What is particularly heartbreaking about the book is that it chronicles the frustrating paperwork that goes with sponsoring refugee families — asking for documents that refugees simply don’t have. In this sense, the book is a powerful indictment of the previous Harper Conservative government. (That said, the author has some words about Justin Trudeau, who did a lot at the outset of his election as Prime Minister to bring in more Syrian refugees, but, now, not so much.)

The book also works as a personal journey: we learn how Tima came to the profession of hairstyling, but gave that up to focus more squarely on helping others, doing so even when she can barely help herself. This is a story of transformation, of circumstances making someone else into a better person, no matter how awful those circumstances might well be. You get the sense that Tima has grown as a person throughout her life (as we all do) and even though this title was written by a ghostwriter (as alluded to in the acknowledgements), Tima has a singular voice that is heartrendingly honest.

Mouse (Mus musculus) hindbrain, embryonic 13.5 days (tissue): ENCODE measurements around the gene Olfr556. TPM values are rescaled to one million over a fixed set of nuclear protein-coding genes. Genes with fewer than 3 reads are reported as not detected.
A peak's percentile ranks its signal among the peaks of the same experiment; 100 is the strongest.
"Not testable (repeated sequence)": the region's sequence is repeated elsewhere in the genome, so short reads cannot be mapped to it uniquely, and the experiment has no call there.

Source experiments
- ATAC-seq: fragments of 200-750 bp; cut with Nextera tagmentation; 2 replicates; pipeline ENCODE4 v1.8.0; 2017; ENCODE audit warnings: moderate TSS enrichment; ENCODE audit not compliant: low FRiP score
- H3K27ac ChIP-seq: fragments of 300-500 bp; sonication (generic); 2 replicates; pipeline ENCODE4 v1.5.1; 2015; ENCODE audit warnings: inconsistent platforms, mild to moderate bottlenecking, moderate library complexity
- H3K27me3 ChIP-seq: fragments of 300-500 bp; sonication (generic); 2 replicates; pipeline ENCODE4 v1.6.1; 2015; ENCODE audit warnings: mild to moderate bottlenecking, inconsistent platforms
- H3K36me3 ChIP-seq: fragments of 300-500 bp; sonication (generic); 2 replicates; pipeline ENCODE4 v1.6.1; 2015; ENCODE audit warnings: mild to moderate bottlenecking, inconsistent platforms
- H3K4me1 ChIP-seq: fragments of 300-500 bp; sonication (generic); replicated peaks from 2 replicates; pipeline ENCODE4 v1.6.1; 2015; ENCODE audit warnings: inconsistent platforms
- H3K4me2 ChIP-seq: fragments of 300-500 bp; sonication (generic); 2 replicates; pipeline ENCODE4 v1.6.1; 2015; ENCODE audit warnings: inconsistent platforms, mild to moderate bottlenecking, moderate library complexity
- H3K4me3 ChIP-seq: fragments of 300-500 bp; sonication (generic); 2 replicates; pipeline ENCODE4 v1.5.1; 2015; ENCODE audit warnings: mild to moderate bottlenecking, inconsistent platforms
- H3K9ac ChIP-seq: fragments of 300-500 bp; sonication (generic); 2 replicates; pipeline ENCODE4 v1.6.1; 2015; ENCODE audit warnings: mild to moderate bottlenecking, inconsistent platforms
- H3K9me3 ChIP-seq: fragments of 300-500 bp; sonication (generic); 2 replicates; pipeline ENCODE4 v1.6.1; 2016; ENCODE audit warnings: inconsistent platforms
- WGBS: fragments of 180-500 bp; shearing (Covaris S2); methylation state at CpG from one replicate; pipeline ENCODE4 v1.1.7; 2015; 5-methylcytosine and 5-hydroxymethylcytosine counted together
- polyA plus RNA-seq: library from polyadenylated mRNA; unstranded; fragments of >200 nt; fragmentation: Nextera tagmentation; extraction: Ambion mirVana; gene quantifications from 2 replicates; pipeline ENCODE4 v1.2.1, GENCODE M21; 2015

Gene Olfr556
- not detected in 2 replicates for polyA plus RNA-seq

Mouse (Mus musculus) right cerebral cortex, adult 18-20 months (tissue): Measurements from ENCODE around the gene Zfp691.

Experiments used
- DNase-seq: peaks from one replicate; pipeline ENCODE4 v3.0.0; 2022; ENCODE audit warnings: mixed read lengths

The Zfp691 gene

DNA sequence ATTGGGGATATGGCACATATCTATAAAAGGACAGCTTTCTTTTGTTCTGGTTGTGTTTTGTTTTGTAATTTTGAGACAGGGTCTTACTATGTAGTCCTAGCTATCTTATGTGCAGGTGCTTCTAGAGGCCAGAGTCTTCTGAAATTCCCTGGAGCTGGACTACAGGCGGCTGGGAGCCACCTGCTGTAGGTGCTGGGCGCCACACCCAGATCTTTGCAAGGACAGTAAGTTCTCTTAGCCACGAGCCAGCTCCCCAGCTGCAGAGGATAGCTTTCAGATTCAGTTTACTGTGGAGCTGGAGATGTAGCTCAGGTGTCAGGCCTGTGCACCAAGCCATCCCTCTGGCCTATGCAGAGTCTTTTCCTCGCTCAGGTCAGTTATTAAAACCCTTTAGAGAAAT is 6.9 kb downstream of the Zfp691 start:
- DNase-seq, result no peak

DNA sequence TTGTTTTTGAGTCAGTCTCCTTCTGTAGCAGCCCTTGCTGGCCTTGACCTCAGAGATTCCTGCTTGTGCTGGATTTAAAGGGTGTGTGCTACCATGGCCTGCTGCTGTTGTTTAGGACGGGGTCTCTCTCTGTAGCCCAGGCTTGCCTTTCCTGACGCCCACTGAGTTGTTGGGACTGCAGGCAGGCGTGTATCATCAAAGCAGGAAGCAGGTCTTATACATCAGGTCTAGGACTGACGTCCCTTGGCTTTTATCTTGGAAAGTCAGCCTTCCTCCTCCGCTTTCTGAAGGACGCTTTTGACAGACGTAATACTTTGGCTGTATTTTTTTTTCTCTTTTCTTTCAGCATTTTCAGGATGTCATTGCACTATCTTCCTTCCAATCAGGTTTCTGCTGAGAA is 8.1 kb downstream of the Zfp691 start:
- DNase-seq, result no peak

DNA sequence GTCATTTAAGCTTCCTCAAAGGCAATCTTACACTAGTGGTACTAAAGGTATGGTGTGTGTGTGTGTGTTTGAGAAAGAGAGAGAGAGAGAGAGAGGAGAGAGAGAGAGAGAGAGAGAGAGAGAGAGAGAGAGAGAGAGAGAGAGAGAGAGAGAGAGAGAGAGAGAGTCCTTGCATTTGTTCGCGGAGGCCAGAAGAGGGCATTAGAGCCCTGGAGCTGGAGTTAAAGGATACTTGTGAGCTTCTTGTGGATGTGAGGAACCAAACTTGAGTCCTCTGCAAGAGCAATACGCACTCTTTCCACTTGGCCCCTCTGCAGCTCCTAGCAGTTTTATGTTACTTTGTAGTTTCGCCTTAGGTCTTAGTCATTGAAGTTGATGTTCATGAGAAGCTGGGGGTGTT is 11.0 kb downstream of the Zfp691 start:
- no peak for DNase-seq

As a former member of the media, I found the passages that grapple with the impact of the now famous photos of Alan Kurdi washed up on the shoreline of Turkey to be illuminating. On one hand, Tima wrestles with the invasion of privacy for her family of having such graphic images published. On the other, Tima understands that the photos galvanized a movement worldwide to help others. I admire her honesty, as well as her candid admission that, while she had a great many suitors in the media and government who wanted to help, not all of them did so. (Notwithstanding the fact that she was met with some heavy trolling online, which I did not know about until now.)